Due to its double-handed nature, this game requires a lot more concentration and cursory examination than most. I do not recommend jumping into 7CS-8B without a substantial background in poker. You should be highly familiar with both of its high and low variants before you begin. Of course, the merged version requires some adaptation to strategy. Here are some important tips to help you along.
All or Nothing
I’ve read so many strategy books and online guides that say, because this is two games in one, you should play any starting hand that has good potential to win the high or low hand. I (and a few dozen pros who know better) say it’s “all or nothing”.
If you don’t have the potential to win both hands, you probably shouldn’t play it at all. The problem with playing for one hand is that you’re betting into a full pot, with the hopes of winning just half. So, if you can’t win it all, invest nothing.
The best starting hands that you should always play are:
• Three low cards including an Ace
• Three low suited cards
• Three low connectors (ex. 2-3-4, 3-4-5, 4-5-6)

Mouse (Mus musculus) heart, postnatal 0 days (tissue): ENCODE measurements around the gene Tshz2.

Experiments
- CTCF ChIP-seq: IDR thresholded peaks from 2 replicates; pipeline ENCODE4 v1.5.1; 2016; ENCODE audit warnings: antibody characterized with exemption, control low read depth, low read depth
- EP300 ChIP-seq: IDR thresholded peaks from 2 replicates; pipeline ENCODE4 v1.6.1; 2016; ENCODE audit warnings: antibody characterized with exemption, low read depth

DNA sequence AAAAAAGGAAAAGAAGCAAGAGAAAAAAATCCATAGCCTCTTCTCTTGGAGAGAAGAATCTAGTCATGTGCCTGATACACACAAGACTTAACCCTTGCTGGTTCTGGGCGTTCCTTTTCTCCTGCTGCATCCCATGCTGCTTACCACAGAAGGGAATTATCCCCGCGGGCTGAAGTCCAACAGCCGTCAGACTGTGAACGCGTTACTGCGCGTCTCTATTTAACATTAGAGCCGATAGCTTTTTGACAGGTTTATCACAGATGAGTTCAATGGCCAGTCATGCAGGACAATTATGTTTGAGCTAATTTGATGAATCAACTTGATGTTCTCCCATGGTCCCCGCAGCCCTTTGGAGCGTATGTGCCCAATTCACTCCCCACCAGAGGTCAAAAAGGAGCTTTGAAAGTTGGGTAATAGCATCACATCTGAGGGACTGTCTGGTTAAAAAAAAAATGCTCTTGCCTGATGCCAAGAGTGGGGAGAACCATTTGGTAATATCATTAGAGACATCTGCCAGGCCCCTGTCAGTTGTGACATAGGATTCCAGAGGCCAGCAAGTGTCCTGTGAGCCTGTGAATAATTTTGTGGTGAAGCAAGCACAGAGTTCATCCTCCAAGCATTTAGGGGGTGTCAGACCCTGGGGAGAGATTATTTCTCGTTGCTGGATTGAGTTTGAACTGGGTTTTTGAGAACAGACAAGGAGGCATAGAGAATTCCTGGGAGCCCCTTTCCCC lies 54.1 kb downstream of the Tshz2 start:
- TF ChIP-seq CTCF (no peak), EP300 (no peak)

These hands have the potential to make a straight, flush, or at least an Ace-high, plus a qualifying low hand. Remember, scooping is the ultimate goal!
When to Go High Only
There are only two scenarios when you should invest in a hand that only qualifies to win the high pot. The first is when you honestly believe you have the best high hand, based on all the evidence on the board. The second is when you have a good high hand – one you’d consider worthy of chasing with in a 7CS High – and the door cards indicate no one is qualifying low.
When to Go Low Only
If you had a good starting hand (see All or Nothing above), but the connectors stopped connecting, or the suits dried up, but the low hand is still there. You may have good reason to continue. Look around at the board. If no one else appears to be qualifying for a low hand, or if it’s obvious no one can beat yours, you might as well bank half the pot on it.
Raising with Ace Up
If someone has an Ace showing and posts a raise, you better be able to beat a pair of Aces on the high end. As for the low, see what else he’s showing. Unless you know you have his low hand beat, you’re better off folding. The only time to disregard such a show of strength is if you know this player to misrepresent. In the same token, you can use an Ace up as a good scare card to raise, so long as you haven’t been labeled a bluffer yourself.